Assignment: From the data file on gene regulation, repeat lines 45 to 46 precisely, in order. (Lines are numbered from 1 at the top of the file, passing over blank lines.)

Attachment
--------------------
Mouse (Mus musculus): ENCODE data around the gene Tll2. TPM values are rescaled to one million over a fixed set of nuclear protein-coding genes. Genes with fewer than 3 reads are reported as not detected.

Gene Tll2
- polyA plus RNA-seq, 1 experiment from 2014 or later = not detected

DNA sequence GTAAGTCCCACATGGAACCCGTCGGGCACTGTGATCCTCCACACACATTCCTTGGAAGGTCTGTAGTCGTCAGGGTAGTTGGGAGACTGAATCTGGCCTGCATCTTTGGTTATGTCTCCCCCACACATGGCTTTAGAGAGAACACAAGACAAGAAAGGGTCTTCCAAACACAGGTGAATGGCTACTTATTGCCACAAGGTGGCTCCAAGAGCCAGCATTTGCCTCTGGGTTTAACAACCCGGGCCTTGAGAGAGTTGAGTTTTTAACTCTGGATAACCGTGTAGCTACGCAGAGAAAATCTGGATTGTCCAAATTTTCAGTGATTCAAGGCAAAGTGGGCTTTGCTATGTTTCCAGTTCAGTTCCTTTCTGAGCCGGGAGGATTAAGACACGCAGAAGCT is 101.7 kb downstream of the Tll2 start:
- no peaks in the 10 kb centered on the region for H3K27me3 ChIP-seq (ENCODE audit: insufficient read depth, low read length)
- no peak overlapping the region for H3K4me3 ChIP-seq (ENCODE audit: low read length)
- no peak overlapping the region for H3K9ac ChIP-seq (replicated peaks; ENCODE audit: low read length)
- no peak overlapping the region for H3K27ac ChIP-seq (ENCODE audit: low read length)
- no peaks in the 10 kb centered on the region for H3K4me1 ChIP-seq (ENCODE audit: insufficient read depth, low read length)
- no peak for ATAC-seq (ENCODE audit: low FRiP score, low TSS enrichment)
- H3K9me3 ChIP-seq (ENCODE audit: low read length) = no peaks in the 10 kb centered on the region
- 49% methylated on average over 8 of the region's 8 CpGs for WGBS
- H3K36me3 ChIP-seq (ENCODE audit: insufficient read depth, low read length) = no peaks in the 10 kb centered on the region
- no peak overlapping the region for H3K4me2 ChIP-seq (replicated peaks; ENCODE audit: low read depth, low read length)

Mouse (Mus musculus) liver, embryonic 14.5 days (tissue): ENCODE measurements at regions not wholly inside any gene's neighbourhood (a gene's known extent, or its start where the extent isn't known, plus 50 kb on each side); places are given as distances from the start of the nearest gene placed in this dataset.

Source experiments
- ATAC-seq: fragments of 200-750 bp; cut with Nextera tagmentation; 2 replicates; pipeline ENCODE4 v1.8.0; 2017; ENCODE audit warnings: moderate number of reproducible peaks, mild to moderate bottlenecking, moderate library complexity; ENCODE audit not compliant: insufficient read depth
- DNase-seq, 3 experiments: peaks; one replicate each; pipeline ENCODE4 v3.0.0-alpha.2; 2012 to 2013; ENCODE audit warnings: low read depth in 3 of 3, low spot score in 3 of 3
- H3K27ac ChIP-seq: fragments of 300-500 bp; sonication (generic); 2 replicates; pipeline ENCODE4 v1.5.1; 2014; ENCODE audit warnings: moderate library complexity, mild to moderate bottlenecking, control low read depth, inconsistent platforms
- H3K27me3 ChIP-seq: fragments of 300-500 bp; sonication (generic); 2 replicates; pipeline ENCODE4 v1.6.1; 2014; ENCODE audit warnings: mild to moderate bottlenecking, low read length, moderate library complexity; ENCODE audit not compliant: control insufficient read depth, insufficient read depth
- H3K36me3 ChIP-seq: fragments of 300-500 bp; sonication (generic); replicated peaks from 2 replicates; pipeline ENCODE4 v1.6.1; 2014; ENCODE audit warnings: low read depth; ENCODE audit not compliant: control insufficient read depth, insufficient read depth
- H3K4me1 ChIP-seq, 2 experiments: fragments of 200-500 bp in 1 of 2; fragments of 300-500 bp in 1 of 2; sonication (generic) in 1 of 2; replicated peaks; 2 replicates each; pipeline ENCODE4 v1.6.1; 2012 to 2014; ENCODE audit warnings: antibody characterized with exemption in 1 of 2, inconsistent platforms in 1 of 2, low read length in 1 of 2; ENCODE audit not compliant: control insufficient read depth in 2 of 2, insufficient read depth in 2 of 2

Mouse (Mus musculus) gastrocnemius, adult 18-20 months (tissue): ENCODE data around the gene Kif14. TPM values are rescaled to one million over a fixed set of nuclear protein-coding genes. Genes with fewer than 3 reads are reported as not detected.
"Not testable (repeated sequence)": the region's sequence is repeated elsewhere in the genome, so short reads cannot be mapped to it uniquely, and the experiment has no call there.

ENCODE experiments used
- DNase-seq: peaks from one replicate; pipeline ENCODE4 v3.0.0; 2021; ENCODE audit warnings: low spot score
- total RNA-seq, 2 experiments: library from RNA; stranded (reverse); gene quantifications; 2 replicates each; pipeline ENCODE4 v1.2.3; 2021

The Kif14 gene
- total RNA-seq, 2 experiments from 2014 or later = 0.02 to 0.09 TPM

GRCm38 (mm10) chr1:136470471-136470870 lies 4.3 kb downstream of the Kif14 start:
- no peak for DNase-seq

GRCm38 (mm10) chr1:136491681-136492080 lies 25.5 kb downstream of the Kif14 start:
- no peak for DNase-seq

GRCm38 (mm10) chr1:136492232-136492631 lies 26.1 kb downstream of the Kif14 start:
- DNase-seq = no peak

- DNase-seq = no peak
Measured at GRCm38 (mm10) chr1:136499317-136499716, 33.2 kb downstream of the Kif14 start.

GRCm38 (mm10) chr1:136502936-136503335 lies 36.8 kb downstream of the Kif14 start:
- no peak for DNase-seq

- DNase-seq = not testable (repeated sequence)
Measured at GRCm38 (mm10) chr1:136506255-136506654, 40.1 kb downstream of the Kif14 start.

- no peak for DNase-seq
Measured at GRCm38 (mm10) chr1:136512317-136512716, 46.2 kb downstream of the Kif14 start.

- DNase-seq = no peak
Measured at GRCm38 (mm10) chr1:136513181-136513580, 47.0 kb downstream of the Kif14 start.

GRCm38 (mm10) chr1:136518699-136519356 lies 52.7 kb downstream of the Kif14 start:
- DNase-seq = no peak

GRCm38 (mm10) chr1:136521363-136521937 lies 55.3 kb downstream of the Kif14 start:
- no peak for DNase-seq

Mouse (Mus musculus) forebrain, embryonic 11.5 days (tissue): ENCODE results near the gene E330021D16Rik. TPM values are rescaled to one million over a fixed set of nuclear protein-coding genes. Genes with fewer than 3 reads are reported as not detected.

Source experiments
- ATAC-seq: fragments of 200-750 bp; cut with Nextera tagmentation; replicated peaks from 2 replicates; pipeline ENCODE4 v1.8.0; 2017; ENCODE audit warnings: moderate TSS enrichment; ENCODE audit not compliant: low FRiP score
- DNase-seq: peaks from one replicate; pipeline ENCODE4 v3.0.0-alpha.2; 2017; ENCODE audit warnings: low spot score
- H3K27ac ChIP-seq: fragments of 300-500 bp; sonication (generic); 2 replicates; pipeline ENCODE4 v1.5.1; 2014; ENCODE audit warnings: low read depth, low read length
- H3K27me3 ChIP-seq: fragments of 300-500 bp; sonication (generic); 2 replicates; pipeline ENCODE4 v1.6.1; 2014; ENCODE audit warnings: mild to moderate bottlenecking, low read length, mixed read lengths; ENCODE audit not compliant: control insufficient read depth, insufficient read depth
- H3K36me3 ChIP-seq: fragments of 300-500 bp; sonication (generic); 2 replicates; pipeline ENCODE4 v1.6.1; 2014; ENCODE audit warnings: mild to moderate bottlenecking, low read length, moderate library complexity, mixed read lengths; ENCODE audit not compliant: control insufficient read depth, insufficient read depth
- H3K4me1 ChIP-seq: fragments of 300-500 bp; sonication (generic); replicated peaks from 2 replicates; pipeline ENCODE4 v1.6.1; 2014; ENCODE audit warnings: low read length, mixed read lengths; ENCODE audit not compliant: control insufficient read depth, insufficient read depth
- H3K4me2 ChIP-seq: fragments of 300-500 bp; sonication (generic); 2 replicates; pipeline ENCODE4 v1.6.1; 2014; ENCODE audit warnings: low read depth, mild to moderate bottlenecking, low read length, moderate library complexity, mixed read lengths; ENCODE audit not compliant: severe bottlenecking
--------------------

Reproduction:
Measured at GRCm38 (mm10) chr1:136513181-136513580, 47.0 kb downstream of the Kif14 start.

GRCm38 (mm10) chr1:136518699-136519356 lies 52.7 kb downstream of the Kif14 start: